And I’m willing to bet that many riders also would not miss the Scout Bobber’s additional power. Take a look at this dyno chart I found from Motorcycle.com, comparing the Scout and Scout Sixty.
Notice that up to about 6000 rpm the two bikes deliver basically the same amount of power and torque – the Scout Sixty putting out more or less 65 hp against the Scout’s ~69 hp. Beyond that point the Scout Sixty’s power somewhat levels out, while the Scout carries on to 83 hp at 7600 rpm. But here’s the question to ask: how often do you rev a cruiser to 6000 rpm? Especially when peak torque comes in around half that? The Bobber Sixty is the most affordable bike Indian sells, yet for the typical rider it effectively delivers the experience of a bike that costs nearly £2,000 more.
Again, there’s nothing new here. The Scout Sixty’s been around for a number of years. The Scout Bobber’s been around for a number of years. But, I don’t know. I guess I’m excited by the idea because an Indian that costs less than £10,000 is actually attainable for me. Well, it isn’t right now, but it could be. Theoretically. It’s certainly more attainable than a Challenger.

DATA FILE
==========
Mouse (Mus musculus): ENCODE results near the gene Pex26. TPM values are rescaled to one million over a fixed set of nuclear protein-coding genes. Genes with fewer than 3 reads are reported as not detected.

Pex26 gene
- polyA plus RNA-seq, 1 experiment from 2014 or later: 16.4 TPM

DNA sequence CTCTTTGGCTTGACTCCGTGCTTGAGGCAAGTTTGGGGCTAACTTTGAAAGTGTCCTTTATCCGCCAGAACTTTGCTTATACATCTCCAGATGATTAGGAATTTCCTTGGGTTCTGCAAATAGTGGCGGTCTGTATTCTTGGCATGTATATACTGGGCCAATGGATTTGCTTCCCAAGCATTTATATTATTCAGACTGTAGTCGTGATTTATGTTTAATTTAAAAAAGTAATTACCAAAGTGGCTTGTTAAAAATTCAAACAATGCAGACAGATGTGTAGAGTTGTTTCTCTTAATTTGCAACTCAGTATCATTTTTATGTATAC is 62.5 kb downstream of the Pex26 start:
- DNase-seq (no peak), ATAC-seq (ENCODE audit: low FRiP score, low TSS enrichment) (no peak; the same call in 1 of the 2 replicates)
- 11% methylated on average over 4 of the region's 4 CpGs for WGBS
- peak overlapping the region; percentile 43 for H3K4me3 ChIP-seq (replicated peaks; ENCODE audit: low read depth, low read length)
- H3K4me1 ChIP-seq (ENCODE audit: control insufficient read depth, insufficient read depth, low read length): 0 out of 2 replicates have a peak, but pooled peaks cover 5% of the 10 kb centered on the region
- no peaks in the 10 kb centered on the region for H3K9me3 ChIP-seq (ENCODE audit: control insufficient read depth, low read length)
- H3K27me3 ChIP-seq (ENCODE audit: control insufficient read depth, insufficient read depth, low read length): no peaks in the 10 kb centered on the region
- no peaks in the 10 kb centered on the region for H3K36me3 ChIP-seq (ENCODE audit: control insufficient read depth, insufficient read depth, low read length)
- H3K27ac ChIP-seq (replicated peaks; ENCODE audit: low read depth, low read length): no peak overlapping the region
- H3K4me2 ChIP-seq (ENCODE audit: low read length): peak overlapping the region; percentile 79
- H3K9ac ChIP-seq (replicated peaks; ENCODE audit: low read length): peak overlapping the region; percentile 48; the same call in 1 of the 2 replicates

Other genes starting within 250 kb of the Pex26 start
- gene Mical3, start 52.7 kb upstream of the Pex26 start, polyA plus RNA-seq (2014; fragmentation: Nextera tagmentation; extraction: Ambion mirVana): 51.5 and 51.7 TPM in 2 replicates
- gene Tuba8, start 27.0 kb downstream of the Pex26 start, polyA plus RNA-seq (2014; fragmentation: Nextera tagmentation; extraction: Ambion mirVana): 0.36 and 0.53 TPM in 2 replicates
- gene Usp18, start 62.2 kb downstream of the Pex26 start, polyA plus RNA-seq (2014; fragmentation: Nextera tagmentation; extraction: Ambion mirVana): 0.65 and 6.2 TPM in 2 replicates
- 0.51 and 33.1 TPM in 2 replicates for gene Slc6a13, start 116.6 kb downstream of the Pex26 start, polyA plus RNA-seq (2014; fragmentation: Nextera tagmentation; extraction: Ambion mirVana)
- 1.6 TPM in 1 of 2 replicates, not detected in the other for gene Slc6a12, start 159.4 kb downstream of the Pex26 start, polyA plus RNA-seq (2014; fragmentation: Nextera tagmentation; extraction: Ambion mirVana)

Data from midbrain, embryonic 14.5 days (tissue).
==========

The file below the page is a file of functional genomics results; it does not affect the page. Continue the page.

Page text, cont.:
If there are any dealerships out there willing to do a straight trade for a 2019 Triumph Bonneville T120 with only 9,000 loving miles on the clock and just a few minor scratches, please let me know. If I had one of these I’d consider adding that nifty quick-release fairing that Indian came up with back in September, but ultimately I’d probably choose instead to equip it with mini ape-hanger ‘bars (because, in the words of Tony Peries, I have “no fucking taste”), a two-into-one exhaust, fancy piggyback shocks and the tractor-like seat on this Scout Bobber Twenty*. I might also have “Dream Big. Fight Hard” inscribed on the tank in Latinx/Lowrider-stye cursive, just to be weird.
* Whereas the Scout Bobber Sixty’s name references the bike’s 60-cubic-inch engine, the Scout Bobber Twenty references the fact the first Scout was made in 1920. I feel Indian could have thought through its naming of things a little better.